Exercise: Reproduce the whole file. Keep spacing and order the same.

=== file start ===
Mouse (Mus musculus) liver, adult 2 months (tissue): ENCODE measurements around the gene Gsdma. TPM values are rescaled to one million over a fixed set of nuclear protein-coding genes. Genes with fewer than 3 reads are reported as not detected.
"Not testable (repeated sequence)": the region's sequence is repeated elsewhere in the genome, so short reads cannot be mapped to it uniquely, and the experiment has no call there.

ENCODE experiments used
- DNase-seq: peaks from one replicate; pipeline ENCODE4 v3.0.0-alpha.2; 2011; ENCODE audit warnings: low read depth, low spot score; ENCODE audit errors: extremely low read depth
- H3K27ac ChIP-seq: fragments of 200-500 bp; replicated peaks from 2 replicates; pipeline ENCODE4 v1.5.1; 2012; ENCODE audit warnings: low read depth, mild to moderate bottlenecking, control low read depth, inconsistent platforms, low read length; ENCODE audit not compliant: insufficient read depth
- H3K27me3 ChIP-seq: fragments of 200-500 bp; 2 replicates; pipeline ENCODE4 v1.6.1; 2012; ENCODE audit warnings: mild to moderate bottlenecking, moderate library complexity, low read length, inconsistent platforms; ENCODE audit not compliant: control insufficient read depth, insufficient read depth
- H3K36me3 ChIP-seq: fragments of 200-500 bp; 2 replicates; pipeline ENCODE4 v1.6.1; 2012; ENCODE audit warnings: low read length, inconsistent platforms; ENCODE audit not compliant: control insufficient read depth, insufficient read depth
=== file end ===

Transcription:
Mouse (Mus musculus) liver, adult 2 months (tissue): ENCODE measurements around the gene Gsdma. TPM values are rescaled to one million over a fixed set of nuclear protein-coding genes. Genes with fewer than 3 reads are reported as not detected.
"Not testable (repeated sequence)": the region's sequence is repeated elsewhere in the genome, so short reads cannot be mapped to it uniquely, and the experiment has no call there.

ENCODE experiments used
- DNase-seq: peaks from one replicate; pipeline ENCODE4 v3.0.0-alpha.2; 2011; ENCODE audit warnings: low read depth, low spot score; ENCODE audit errors: extremely low read depth
- H3K27ac ChIP-seq: fragments of 200-500 bp; replicated peaks from 2 replicates; pipeline ENCODE4 v1.5.1; 2012; ENCODE audit warnings: low read depth, mild to moderate bottlenecking, control low read depth, inconsistent platforms, low read length; ENCODE audit not compliant: insufficient read depth
- H3K27me3 ChIP-seq: fragments of 200-500 bp; 2 replicates; pipeline ENCODE4 v1.6.1; 2012; ENCODE audit warnings: mild to moderate bottlenecking, moderate library complexity, low read length, inconsistent platforms; ENCODE audit not compliant: control insufficient read depth, insufficient read depth
- H3K36me3 ChIP-seq: fragments of 200-500 bp; 2 replicates; pipeline ENCODE4 v1.6.1; 2012; ENCODE audit warnings: low read length, inconsistent platforms; ENCODE audit not compliant: control insufficient read depth, insufficient read depth